Several years ago I thought I invented the word "gawkward." It's a portmanteau of gawky and awkward. I know, pretty great, right? But it turns out several thousand other people had the same idea, and instead of living a life of leisure in a large house with a staff like all the other people who invent words, I have to write about baseball on the internet and live in my grandma's shed with her three dogs.
Anyway, I had what I think is an original thought about the Jose Iglesias trade, and a cursory Google search confirms I'm first, so ... At the 2004 trade deadline, the Red Sox found themselves 8½ games behind the Yankees in the East, and a game behind Texas in the Wild Card race. Despite an absolutely stacked lineup and rotation, the Sox were treading water, winning fewer than half their games over June and July. As the deadline loomed, the front office looked for ways to improve the team. But where to improve? The offense, featuring Manny Ramirez, David Ortíz, Trot Nixon, and Johnny Damon, could hardly be better. The bullpen, much maligned the year before, had been strengthened by the signing of Keith Foulke in the offseason. And the rotation was Curt Schilling, Pedro Martínez, Bronson Arroyo, Tim Wakefield, and Derek Lowe. It was a great team on paper. They just weren't winning.
It was decided, and I think I'm remembering this correctly, that another arm or bat would only marginally help the Red Sox. Boston's real weakness was defense. An upgrade at a key position could drastically improve the team beyond the margin. And so, in a blockbuster four-team trade on July 31st, the Sox traded away Nomar Garciaparra, whose various leg injuries had severely hampered him in the field, and acquired shortstop Orlando Cabrera and first baseman Doug Mientkiewicz, both known for their gloves.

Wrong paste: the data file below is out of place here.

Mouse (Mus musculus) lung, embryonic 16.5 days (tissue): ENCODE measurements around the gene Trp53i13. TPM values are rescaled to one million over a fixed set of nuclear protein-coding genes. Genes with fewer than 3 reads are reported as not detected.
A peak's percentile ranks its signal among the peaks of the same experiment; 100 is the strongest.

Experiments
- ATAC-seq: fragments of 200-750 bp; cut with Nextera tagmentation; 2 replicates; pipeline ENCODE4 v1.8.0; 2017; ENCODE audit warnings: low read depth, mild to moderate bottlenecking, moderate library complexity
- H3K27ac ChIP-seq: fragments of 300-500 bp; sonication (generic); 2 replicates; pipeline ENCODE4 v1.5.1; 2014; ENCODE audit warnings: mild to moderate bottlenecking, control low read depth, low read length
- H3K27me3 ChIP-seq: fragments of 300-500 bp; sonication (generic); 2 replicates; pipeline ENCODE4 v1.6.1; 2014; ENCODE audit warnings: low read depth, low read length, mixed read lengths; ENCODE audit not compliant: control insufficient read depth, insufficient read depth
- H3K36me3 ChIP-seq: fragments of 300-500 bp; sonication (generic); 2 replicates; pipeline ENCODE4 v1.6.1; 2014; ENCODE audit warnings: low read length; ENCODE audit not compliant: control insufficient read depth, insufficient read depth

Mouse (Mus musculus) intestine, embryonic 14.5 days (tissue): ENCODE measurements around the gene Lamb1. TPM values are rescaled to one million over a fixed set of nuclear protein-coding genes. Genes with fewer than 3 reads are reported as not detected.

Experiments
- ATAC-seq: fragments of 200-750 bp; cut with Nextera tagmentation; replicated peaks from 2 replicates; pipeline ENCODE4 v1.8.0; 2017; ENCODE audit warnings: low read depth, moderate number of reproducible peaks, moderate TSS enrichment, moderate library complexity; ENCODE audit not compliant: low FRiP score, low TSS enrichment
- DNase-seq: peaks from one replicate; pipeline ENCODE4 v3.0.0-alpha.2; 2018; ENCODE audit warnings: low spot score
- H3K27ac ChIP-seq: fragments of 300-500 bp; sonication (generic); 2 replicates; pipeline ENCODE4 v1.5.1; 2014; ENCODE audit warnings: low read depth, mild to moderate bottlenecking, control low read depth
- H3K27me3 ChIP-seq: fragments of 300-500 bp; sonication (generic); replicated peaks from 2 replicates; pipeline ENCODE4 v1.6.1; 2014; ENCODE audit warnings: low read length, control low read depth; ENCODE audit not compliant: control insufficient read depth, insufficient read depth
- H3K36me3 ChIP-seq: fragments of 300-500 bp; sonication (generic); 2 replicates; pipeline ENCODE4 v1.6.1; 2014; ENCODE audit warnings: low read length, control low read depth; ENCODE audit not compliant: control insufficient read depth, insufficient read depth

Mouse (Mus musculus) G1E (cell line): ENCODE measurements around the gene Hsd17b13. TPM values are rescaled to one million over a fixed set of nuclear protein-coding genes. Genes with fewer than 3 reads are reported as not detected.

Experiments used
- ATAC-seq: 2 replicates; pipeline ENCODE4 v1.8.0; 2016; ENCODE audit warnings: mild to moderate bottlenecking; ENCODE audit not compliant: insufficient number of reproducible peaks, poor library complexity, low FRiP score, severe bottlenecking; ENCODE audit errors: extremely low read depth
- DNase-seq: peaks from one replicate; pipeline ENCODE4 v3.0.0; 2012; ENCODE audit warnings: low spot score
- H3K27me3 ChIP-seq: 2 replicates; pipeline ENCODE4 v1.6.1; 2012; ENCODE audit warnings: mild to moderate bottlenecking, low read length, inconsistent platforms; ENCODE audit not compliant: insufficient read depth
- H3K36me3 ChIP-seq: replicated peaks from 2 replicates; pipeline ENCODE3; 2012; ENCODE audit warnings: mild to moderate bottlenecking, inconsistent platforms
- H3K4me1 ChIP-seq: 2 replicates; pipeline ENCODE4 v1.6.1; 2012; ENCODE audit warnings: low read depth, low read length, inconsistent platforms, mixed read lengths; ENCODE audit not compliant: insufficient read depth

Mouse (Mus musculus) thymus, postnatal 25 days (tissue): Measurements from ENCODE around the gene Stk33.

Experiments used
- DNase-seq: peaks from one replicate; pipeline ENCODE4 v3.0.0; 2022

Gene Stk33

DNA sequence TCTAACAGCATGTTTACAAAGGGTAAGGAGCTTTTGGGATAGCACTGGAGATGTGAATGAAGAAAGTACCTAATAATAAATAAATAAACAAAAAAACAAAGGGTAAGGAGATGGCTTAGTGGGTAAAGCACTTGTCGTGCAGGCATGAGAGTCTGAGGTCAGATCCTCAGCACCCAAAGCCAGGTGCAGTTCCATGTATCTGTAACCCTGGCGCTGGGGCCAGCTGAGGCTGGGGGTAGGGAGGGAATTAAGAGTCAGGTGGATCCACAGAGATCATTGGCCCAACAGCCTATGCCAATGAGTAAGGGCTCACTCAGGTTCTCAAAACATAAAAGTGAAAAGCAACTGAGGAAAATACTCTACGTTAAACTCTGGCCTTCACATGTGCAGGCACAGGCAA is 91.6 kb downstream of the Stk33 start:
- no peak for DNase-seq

It was little reported at the time that Cabrera, according to Bill James' recently released Win Shares, was coming off the best defensive season in the history of baseball. Before Defensive Runs Saved and FIELDf/x, Win Shares represented the state of the art in fielding evaluation, and although I'm not sure anyone in Boston's front office, including James, actually believed Orlando Cabrera was the greatest shortstop of all time, they certainly thought he would easily outperform a hobbled Garciaparra in the field.
Eighty-eight days later, the Red Sox won the World Series.
/wait for gasps to die down
This year's model out of Detroit is similarly well-apportioned in the lineup and rotation, but the team's defense, especially the infield, is prett-ay, prett-ay, prett-ay bad. Like Orlando Cabrera nine years ago, Iglesias might improve his new team more than another bat or superfluous rotation arm. Surely Rick Porcello and Doug Fister, groundball pitchers both, will appreciate Iglesias' glove.
They needn't worry about making the playoffs, but if history repeats itself, an all-field, no-hit shortstop acquired at the trade deadline could make a vast difference in the fortunes of the Tigers come October.
Or not, I don't know. Maybe they'll waste Iglesias at third and get bounced out of the first round. I'm not Nostradamus.